Salmonellosis is diagnosed through stool cultures from people with symptoms of the infection. Salmonella infections usually run their course without treatment in a few days to a week after an unpleasant period of vomiting and diarrhea. Healthcare professionals suggest that people drink lots of fluids and eat a bland diet while they recover from salmonellosis.

Sometimes the symptoms create other problems, such as dehydration* . In those cases, people may need to go to the hospital to receive replacement fluids through their veins (an “IV”). Antibiotics may be used if the infection spreads beyond the intestine, but salmonellosis is often resistant to drugs.

How Can Salmonellosis Be Prevented?

Thorough cooking (until poultry or meat, especially ground beef, is no longer pink and eggs are no longer runny) and regular hand washing (after using the bathroom and between handling raw meat and other foods) are the main ways to prevent salmonellosis. Only pasteurized dairy products that have been kept refrigerated should be used. Raw meat or eggs should be especially avoided.


Books and Articles

Brands, Danielle A. Salmonella. Philadelphia, PA: Chelsea House Publishers, 2006.

Hirschmann, Kris. Salmonella. San Diego, CA: Kidhaven Press, 2004.

Pascoe, Elaine. Spreading Menace: Salmonella Attack and the Hunger Craving (Body Story). San Diego, CA: Blackbirch Press, 2004.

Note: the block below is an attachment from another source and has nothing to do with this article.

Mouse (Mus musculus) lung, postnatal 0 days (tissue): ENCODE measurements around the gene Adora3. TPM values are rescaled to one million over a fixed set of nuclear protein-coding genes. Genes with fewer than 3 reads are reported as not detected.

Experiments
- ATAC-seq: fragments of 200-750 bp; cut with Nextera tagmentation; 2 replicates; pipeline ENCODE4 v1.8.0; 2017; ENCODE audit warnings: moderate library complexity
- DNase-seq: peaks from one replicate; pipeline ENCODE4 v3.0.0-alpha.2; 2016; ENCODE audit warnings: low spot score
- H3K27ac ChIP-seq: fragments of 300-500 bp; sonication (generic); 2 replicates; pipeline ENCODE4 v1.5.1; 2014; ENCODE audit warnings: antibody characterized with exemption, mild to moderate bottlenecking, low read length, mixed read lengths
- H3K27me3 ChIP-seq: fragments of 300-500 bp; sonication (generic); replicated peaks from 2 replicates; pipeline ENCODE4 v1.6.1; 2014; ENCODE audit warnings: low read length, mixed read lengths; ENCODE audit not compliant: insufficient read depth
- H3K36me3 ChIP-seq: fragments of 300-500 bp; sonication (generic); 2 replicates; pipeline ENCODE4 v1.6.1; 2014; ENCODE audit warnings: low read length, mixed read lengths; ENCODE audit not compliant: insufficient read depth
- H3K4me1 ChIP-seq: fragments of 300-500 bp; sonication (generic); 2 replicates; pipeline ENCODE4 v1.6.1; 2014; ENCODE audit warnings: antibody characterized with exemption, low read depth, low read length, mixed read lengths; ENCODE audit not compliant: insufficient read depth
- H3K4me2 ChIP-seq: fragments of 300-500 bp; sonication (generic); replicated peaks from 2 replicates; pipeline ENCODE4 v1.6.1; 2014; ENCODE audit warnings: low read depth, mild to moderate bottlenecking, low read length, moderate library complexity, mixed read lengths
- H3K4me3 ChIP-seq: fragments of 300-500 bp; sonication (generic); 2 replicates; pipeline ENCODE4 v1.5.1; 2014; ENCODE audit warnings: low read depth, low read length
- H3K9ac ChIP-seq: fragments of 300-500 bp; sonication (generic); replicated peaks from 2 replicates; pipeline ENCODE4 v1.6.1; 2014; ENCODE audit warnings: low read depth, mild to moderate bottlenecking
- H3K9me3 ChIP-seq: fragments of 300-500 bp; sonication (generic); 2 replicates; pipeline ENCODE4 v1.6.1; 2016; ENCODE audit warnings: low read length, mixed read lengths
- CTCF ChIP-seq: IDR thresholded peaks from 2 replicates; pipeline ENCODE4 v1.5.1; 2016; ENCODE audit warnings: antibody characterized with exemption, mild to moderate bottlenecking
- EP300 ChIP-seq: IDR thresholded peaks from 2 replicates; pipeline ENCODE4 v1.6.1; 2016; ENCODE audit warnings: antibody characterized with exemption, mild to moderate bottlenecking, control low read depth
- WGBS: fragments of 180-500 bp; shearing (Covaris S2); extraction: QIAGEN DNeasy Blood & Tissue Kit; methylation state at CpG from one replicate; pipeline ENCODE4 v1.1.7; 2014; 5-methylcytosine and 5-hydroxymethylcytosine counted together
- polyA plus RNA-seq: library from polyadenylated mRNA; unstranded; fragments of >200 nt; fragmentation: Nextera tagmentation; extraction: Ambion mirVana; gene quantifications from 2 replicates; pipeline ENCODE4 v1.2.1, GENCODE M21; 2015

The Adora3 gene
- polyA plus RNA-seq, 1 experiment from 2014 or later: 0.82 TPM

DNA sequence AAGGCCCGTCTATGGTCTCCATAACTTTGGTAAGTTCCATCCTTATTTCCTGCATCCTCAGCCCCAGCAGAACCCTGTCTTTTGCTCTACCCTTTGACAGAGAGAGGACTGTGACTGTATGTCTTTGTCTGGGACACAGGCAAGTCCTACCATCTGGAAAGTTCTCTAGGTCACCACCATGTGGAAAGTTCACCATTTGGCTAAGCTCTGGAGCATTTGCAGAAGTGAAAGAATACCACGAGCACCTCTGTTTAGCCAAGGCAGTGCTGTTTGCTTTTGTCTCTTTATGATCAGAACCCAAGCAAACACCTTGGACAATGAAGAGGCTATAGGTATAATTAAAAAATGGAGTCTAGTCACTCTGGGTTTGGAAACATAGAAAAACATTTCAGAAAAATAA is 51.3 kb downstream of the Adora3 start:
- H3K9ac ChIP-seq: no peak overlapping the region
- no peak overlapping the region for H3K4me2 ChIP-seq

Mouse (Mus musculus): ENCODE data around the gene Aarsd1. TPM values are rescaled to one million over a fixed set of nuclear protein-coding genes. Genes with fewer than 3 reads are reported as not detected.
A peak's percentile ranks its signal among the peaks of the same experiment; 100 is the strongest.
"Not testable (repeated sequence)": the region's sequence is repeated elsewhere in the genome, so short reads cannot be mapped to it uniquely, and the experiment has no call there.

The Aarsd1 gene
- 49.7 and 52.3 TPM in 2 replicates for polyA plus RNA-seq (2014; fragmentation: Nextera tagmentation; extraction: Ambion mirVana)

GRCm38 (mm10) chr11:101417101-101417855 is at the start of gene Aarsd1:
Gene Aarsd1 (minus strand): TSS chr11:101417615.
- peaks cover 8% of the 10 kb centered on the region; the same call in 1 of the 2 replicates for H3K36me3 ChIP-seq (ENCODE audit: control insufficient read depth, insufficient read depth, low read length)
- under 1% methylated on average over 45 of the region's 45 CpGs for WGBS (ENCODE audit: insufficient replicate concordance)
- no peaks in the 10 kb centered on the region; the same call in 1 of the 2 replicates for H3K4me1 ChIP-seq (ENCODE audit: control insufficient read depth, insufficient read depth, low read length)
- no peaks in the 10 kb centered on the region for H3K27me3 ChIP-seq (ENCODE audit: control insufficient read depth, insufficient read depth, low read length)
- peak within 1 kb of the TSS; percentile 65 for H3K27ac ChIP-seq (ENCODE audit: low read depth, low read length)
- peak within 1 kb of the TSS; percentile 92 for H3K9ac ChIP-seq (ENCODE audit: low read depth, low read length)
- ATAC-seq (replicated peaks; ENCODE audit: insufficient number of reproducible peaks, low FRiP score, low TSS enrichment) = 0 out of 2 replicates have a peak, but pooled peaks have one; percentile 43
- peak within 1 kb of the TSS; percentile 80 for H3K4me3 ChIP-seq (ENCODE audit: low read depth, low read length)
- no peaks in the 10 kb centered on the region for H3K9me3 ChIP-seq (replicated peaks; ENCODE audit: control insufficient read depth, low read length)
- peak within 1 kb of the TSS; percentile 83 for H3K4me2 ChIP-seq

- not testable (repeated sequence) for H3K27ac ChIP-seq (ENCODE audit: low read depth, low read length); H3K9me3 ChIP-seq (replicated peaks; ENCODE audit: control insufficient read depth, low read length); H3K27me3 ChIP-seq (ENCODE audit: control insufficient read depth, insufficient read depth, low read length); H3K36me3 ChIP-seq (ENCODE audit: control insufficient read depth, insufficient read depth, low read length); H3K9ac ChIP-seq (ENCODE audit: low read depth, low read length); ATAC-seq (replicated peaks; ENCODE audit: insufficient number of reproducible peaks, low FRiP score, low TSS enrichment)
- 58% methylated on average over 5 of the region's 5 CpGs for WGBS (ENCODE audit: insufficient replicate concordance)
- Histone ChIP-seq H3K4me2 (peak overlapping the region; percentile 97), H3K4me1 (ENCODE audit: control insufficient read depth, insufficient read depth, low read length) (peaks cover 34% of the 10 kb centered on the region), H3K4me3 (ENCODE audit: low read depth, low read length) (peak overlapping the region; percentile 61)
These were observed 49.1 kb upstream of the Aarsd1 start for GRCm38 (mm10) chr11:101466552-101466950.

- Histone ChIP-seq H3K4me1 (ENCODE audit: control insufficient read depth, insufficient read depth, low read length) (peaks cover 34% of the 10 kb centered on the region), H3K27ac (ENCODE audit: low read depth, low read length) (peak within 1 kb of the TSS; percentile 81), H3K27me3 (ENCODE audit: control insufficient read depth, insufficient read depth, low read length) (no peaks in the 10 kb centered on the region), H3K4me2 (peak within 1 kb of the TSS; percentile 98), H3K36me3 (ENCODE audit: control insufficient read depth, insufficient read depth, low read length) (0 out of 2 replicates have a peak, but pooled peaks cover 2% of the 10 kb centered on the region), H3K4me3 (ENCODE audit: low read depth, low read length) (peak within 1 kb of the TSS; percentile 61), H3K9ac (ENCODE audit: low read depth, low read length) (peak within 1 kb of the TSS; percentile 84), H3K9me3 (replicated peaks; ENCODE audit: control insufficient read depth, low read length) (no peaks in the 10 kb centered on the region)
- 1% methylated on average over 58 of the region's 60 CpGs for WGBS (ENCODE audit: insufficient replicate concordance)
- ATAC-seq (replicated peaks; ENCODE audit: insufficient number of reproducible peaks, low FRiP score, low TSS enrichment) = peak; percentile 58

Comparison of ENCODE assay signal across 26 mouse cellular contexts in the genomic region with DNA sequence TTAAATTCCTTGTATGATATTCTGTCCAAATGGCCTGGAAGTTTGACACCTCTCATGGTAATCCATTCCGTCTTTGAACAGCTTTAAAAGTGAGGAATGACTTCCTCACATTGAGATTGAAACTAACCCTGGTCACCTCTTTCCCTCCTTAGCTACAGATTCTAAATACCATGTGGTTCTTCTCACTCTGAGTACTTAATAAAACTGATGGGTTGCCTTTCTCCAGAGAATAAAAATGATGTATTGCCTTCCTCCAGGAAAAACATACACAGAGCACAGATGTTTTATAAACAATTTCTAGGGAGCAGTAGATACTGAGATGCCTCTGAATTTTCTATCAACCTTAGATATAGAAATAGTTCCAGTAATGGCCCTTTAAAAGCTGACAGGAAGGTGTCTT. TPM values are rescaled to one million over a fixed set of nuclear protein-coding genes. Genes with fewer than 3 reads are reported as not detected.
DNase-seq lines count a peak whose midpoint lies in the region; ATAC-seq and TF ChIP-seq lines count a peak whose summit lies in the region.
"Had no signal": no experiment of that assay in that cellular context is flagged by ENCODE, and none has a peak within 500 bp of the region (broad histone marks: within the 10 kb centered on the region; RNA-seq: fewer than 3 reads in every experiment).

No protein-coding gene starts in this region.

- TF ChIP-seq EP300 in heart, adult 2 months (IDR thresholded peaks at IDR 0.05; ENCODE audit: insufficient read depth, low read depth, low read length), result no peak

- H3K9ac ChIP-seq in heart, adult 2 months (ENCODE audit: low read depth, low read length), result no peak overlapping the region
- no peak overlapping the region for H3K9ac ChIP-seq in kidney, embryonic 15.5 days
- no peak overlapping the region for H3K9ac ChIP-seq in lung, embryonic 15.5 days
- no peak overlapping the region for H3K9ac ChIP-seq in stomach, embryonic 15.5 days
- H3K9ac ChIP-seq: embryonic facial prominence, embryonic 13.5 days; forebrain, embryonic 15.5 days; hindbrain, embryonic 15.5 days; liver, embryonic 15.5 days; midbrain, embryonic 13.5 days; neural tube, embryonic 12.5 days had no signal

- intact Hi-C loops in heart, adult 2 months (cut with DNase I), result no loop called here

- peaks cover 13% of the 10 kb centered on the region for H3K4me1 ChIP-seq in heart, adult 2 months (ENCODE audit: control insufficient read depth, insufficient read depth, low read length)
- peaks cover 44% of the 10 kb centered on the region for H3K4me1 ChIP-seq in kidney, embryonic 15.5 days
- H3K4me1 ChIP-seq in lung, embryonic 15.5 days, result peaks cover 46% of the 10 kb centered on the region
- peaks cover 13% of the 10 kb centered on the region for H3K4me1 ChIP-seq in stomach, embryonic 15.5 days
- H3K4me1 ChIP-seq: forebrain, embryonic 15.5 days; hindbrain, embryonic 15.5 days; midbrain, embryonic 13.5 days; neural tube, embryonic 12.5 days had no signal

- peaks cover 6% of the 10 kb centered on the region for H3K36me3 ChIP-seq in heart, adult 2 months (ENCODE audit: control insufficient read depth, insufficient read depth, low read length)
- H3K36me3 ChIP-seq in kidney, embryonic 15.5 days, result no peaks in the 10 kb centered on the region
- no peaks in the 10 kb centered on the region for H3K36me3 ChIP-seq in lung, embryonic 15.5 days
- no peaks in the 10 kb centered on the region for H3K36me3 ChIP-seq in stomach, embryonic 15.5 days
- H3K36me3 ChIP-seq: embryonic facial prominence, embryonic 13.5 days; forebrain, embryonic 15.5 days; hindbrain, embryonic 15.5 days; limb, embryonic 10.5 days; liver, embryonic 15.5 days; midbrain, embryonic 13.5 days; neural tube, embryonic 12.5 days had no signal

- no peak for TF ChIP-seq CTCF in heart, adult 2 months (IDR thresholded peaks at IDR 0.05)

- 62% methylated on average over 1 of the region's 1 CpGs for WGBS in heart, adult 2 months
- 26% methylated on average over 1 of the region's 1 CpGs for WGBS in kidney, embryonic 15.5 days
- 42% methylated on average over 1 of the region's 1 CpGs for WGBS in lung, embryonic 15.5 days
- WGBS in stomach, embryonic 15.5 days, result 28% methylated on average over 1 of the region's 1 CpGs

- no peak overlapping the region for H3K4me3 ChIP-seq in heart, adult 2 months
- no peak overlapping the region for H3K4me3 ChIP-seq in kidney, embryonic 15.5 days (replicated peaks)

Centers for Disease Control and Prevention. 1600 Clifton Road, Atlanta, GA, 30333. Toll free: 800-311-3435. Web site: .

Food Safety and Inspection Service. 1400 Independence Avenue SW, Room 2137 South Building, Washington, DC, 20250. Toll free: 800-336-3747. Web site:

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National Institute of Allergy and Infectious Diseases. Office of Communications and Public Liaison, 6610 Rockledge Drive, MSC, 6612, Bethesda, MD, 20892-66123. Toll free: 866-284-4107. Web site: .

* immune system (im-YOON SIS-tem) is the system of the body composed of specialized cells and the substances they produce that helps protect the body against disease-causing germs.

* pasteurize (PAS-cha-rise) to sterilize a substance, generally a liquid such as milk, by bringing it to high temperature and keeping it at that temperature long enough to destroy unhealthy organisms in it without changing its other characteristics.

* dehydration (dee-hi-DRAY-shun) is a condition in which the body is depleted of water, usually caused by excessive and unreplaced loss of body fluids, such as through sweating, vomiting, or diarrhea.

* helps hold the body together, is found in skin, joints and bones.

Source Citation

Source Citation   (MLA 8th Edition)
"Salmonellosis." Human Diseases and Conditions, edited by Miranda Herbert Ferrara, 2nd ed., vol. 4, Charles Scribner's Sons, 2010, pp. 1431-1433. Gale Ebooks, Accessed 16 Sept. 2019.

Gale Document Number: GALE|CX2830200365

Disclaimer:   This information is not a tool for self-diagnosis or a substitute for professional care.